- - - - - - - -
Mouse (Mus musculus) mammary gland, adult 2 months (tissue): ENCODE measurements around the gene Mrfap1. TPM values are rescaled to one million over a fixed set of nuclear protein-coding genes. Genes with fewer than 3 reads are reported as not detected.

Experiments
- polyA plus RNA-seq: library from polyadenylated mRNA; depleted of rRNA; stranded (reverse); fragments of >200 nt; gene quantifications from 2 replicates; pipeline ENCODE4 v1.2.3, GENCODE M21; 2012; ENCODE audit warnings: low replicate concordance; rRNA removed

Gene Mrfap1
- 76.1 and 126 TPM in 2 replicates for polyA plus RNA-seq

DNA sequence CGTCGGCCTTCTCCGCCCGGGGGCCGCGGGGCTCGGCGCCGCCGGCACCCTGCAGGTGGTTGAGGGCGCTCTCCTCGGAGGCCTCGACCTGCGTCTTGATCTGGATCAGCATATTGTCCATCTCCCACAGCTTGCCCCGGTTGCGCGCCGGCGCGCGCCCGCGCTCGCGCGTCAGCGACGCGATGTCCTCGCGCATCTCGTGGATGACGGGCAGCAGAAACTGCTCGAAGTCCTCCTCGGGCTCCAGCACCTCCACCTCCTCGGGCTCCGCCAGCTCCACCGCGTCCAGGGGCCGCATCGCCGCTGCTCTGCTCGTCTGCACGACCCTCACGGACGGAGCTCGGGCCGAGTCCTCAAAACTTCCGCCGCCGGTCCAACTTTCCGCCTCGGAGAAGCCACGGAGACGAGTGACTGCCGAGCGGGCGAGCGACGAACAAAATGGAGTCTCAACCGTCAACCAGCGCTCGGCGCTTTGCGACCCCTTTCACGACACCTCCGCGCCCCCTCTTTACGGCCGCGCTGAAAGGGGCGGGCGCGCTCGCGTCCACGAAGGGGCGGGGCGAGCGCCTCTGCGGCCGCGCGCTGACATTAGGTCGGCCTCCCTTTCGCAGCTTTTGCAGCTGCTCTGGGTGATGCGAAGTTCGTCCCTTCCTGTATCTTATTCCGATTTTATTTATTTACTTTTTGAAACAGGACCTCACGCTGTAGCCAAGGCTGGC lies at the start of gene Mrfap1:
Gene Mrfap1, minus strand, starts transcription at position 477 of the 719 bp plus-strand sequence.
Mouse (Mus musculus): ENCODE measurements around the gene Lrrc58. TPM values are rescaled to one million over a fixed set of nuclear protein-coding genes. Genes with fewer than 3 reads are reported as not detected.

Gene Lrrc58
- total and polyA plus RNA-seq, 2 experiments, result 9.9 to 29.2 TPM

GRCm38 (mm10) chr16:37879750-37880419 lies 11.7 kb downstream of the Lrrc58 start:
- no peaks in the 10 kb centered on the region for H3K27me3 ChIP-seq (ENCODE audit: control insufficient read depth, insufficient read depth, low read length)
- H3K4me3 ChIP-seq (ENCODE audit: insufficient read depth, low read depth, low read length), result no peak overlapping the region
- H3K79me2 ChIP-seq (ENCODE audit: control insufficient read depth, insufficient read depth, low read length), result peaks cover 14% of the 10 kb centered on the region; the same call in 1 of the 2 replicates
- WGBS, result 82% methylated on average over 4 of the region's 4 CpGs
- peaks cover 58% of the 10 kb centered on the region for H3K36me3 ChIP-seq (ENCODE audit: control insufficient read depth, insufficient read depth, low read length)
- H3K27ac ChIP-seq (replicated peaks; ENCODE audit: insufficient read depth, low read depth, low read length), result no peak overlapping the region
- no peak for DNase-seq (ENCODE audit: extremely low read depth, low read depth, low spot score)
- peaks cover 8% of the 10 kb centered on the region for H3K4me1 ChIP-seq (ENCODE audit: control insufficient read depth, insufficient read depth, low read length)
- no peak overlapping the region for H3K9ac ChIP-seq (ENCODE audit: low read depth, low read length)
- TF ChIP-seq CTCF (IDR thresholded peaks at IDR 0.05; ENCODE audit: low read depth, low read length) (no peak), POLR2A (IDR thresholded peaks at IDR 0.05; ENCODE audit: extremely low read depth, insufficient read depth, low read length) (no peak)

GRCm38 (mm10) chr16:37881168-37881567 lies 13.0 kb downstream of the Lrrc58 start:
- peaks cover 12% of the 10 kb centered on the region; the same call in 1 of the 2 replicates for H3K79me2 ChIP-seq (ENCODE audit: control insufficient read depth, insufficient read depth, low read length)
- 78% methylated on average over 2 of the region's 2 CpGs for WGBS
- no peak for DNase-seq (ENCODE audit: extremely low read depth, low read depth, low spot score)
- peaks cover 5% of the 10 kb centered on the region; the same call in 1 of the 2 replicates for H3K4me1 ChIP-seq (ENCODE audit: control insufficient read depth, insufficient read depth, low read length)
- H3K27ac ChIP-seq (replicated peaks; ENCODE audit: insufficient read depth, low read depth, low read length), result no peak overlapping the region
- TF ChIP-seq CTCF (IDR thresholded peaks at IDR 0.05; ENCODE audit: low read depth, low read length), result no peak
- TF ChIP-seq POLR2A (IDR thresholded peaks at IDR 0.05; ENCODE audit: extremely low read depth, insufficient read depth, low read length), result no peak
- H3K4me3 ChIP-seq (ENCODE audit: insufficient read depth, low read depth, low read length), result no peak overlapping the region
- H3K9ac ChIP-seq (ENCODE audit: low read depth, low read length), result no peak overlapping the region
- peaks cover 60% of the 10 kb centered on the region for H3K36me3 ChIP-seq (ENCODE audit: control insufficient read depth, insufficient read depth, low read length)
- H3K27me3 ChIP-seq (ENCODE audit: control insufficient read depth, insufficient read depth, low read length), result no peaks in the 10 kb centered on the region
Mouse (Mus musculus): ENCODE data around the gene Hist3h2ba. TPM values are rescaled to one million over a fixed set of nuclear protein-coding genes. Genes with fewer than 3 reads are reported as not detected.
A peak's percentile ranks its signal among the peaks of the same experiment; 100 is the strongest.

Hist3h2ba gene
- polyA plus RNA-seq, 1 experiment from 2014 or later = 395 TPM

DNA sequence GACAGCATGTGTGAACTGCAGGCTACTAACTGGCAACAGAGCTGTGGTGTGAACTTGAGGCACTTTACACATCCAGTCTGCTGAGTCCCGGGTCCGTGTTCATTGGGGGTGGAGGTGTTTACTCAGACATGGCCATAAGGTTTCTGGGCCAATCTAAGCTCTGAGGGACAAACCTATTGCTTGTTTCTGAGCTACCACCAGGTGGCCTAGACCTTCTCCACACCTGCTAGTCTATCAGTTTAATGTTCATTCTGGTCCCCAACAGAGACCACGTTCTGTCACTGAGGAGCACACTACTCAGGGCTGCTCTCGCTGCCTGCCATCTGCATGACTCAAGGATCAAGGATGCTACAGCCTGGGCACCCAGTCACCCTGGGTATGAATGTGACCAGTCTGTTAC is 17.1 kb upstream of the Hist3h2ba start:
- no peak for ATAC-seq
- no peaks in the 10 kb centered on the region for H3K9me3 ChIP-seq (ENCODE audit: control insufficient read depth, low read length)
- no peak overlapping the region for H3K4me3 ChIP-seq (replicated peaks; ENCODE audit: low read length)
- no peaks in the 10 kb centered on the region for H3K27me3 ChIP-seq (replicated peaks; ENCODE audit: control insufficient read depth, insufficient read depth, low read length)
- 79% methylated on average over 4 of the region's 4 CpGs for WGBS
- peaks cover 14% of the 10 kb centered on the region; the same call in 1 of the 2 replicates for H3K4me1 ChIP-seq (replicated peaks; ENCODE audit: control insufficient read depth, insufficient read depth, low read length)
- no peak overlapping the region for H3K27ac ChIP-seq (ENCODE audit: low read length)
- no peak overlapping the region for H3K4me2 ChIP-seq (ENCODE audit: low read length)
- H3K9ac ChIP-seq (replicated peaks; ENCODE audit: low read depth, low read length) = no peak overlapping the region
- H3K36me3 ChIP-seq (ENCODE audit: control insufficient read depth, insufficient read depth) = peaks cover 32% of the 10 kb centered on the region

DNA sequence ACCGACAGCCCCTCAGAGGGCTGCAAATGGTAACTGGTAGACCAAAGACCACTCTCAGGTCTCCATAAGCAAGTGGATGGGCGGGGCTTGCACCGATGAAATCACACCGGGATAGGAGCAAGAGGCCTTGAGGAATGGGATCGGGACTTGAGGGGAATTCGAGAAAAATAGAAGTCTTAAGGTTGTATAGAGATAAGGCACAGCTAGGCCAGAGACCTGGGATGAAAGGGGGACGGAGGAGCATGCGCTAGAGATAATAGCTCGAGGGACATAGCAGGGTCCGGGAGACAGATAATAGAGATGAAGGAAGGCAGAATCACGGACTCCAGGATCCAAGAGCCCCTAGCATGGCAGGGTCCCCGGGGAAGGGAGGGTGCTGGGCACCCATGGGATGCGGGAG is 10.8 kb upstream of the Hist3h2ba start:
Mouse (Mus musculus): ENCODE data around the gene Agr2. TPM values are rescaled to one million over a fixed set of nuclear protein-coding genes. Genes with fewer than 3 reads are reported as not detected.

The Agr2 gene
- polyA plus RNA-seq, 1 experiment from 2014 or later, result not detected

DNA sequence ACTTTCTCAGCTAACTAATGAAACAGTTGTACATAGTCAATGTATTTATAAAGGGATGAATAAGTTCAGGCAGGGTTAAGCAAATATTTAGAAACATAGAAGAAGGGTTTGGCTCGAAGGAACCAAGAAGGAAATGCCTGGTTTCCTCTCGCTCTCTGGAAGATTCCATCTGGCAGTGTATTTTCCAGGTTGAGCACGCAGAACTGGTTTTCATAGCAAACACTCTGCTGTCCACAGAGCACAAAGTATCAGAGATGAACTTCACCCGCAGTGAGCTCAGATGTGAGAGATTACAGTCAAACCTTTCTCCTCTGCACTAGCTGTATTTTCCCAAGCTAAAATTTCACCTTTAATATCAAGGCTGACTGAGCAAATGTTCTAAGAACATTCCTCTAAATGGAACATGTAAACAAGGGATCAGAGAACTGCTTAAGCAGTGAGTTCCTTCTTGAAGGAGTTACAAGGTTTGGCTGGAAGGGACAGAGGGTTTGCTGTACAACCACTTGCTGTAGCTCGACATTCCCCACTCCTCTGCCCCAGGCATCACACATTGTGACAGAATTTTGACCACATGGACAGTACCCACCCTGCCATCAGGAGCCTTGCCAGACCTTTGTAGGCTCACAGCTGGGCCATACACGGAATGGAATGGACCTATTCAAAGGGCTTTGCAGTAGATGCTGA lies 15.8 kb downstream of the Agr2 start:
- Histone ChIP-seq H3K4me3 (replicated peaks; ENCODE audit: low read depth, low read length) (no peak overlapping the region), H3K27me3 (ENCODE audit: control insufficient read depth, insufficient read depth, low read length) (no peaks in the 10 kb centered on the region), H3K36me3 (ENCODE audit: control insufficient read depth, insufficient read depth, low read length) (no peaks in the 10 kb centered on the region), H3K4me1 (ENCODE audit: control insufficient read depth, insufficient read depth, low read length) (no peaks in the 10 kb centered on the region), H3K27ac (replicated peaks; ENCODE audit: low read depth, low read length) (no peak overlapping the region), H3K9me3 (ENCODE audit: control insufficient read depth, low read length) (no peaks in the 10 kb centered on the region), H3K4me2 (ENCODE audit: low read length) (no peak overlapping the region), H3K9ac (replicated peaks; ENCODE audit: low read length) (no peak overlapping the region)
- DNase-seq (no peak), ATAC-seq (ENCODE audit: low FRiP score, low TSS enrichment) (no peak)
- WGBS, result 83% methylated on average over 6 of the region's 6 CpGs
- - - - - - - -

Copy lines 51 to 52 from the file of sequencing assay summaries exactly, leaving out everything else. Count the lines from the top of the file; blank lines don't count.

The Agr2 gene
- polyA plus RNA-seq, 1 experiment from 2014 or later, result not detected